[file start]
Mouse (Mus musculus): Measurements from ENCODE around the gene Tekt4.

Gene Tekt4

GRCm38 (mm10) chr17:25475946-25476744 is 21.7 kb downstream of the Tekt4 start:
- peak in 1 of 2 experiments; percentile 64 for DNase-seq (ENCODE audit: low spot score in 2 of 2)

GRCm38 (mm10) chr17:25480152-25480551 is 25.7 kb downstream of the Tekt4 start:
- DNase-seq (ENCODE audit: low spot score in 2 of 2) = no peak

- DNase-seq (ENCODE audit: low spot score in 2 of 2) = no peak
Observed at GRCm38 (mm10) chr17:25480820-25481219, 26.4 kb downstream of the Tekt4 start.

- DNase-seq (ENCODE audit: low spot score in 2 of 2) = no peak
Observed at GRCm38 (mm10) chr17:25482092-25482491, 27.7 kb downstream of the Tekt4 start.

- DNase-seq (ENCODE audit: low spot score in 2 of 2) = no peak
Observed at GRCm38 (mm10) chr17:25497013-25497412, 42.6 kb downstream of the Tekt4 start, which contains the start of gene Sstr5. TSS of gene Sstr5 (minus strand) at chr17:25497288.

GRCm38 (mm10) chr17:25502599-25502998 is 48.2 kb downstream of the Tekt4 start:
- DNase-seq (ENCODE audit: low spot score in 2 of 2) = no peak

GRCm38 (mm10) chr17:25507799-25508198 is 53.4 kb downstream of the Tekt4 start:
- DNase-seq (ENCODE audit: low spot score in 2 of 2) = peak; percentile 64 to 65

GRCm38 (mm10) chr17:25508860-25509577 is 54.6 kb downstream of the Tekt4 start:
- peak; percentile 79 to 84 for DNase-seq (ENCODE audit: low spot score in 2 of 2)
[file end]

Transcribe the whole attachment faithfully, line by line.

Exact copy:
Mouse (Mus musculus): Measurements from ENCODE around the gene Tekt4.

Gene Tekt4

GRCm38 (mm10) chr17:25475946-25476744 is 21.7 kb downstream of the Tekt4 start:
- peak in 1 of 2 experiments; percentile 64 for DNase-seq (ENCODE audit: low spot score in 2 of 2)

GRCm38 (mm10) chr17:25480152-25480551 is 25.7 kb downstream of the Tekt4 start:
- DNase-seq (ENCODE audit: low spot score in 2 of 2) = no peak

- DNase-seq (ENCODE audit: low spot score in 2 of 2) = no peak
Observed at GRCm38 (mm10) chr17:25480820-25481219, 26.4 kb downstream of the Tekt4 start.

- DNase-seq (ENCODE audit: low spot score in 2 of 2) = no peak
Observed at GRCm38 (mm10) chr17:25482092-25482491, 27.7 kb downstream of the Tekt4 start.

- DNase-seq (ENCODE audit: low spot score in 2 of 2) = no peak
Observed at GRCm38 (mm10) chr17:25497013-25497412, 42.6 kb downstream of the Tekt4 start, which contains the start of gene Sstr5. TSS of gene Sstr5 (minus strand) at chr17:25497288.

GRCm38 (mm10) chr17:25502599-25502998 is 48.2 kb downstream of the Tekt4 start:
- DNase-seq (ENCODE audit: low spot score in 2 of 2) = no peak

GRCm38 (mm10) chr17:25507799-25508198 is 53.4 kb downstream of the Tekt4 start:
- DNase-seq (ENCODE audit: low spot score in 2 of 2) = peak; percentile 64 to 65

GRCm38 (mm10) chr17:25508860-25509577 is 54.6 kb downstream of the Tekt4 start:
- peak; percentile 79 to 84 for DNase-seq (ENCODE audit: low spot score in 2 of 2)